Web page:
OSHA Guide – Cranes and Derricks in Construction
- Employer Responsibilities
- Section 1400 – Scope
- Section 1401 – Definitions
- Section 1402 – Ground Conditions
- Sections 1403-1406 – Assembly and Disassembly
- Sections 1407-1411 – Power Lines
- Section 1412 – Inspections (with Section 1435(f)-Tower Crane Inspections) and Section 1436(p)-Derricks Inspections)
- Section 1413 – Wire Rope Inspection
- Section 1414 – Wire Rope – Selection and Installation Criteria
- Sections 1415 Safety Devices & 1416 Operational Aids
- Section 1417 – Operation
- Section 1418 – Authority to Stop Operation
- Section 1419-1422 – Signals
- Section 1423 – Fall Protection
- Section 1424 – Work Area Control
- Section 1425 – Keeping Clear of the Load
- Section 1426 – Free Fall and Controlled Load Lowering
- Section 1427 – Operator Qualification and Certification
- Section 1428 – Signal Person Qualifications
- Section 1429 – Qualifications of Maintenance & Repair Employees
- Section 1430 – Training
- Section 1431 – Hoisting Personnel
- Section 1432 – Multiple-Crane/Derrick Lifts
- Section 1433 – Design, Construction and Testing
- Section 1434 – Equipment Modifications
- Section 1435 – Tower Cranes
- Section 1436 – Derricks
- Section 1437 – Floating Cranes/Derricks and Land Cranes/Derricks on Barges
- Section 1438 – Overhead & Gantry Cranes
- Section 1439 – Dedicated Pile Drivers
- Section 1440 – Sideboom Cranes
- Section 1441 – Equipment with a Rated Hoisting/Lifting Capacity of 2,000 Pounds or Less
- Directory of States with Approved Occupational Safety and Health Programs
- Workers’ Rights
- OSHA Assistance, Services and Programs
- OSHA Regional Offices
- NIOSH Health Hazard Evaluation Program
Sections 1407-1411 – Power Lines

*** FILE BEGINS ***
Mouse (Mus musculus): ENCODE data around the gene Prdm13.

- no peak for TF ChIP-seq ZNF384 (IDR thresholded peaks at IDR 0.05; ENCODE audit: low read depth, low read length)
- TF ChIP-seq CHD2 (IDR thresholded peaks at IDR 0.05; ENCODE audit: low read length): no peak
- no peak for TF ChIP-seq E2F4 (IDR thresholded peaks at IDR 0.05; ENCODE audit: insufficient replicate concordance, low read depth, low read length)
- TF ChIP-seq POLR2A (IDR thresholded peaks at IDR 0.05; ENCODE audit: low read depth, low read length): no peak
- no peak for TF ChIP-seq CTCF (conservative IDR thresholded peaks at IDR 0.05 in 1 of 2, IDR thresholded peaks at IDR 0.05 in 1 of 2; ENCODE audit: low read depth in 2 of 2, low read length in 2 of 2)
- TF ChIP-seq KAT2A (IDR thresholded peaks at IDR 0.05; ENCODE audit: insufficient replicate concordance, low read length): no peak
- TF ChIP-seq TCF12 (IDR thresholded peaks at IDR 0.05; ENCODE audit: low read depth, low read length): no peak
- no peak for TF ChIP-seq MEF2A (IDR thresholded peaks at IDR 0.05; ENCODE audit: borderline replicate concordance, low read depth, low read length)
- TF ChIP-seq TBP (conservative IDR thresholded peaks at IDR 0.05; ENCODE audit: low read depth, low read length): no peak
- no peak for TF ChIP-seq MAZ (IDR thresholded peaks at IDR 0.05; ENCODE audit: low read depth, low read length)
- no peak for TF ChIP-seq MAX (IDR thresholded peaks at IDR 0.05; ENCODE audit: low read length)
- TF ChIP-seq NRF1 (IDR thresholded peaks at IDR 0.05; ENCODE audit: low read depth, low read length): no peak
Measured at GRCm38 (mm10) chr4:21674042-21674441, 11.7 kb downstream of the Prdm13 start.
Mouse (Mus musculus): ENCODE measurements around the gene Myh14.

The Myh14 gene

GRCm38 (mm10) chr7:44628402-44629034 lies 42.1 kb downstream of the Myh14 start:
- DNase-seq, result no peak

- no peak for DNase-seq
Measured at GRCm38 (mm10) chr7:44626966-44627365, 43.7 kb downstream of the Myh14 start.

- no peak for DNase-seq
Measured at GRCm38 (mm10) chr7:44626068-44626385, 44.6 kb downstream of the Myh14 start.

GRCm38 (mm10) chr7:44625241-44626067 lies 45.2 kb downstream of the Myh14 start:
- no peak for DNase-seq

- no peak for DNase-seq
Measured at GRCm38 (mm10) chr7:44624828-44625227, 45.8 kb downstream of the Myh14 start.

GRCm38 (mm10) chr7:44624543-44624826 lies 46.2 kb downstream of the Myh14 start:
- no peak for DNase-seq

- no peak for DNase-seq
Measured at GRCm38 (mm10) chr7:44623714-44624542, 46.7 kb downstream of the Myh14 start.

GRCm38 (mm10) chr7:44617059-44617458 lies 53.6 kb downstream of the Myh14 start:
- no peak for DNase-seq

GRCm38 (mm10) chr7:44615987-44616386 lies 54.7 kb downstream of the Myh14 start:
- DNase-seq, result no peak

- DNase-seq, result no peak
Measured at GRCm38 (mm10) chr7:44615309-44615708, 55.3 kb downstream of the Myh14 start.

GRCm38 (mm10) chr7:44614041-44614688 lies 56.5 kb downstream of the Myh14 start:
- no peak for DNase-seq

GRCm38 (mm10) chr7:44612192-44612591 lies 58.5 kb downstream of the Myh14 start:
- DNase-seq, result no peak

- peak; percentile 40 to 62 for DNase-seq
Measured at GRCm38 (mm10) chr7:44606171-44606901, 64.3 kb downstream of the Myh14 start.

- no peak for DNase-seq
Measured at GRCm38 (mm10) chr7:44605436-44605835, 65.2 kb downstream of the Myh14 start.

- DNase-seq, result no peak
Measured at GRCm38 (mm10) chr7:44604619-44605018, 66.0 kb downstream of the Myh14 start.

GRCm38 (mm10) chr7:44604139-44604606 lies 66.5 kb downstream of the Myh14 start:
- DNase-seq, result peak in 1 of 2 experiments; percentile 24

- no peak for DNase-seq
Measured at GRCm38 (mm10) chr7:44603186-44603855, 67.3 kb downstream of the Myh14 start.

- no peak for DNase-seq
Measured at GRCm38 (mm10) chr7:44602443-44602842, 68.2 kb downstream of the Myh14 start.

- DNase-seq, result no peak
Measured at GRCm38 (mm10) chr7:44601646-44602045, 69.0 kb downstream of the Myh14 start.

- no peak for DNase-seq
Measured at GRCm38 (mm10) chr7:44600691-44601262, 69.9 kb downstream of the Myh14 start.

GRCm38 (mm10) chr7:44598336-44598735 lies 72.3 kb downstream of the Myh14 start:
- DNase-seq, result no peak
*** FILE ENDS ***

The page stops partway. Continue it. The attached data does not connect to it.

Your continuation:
Danger - High Voltage
Electrocutions caused by a crane, load, or load line contacting a power line have caused numerous fatalities. To prevent such accidents in the future, the standard contains detailed, systematic procedures that employers must follow when operating cranes near power lines. These procedures are designed to (1) prevent equipment from making electrical contact with power lines; and (2) protect workers in the event that such contact occurs.
NOTE: Special rules apply to work covered by 29 CFR, Subpart V, Power Transmission and Distribution. This information does not cover Subpart V work.
The First Step - Could the Crane Get Closer Than 20 Feet to a Power Line?
Keeping a safe distance from power lines is the key to preventing power line accidents. Therefore, the first step you must take when planning to operate a crane on a site where a power line is present is to identify the crane’s work zone and use that work zone to determine how close it could come to the power line. If you determine that no part of the crane, load, or load line could get closer than 20 feet to a power line, no further precautions are required. If the initial plan for the crane’s use changes during the project, you must reevaluate whether the equipment could get closer than 20 feet to the power line.
Note: If the line’s voltage is over 350,000 volts, a 50-foot, rather than 20-foot, minimum clearance must be maintained. This assumes that the voltage is less than 350,000 volts and uses the 20-foot clearance distance.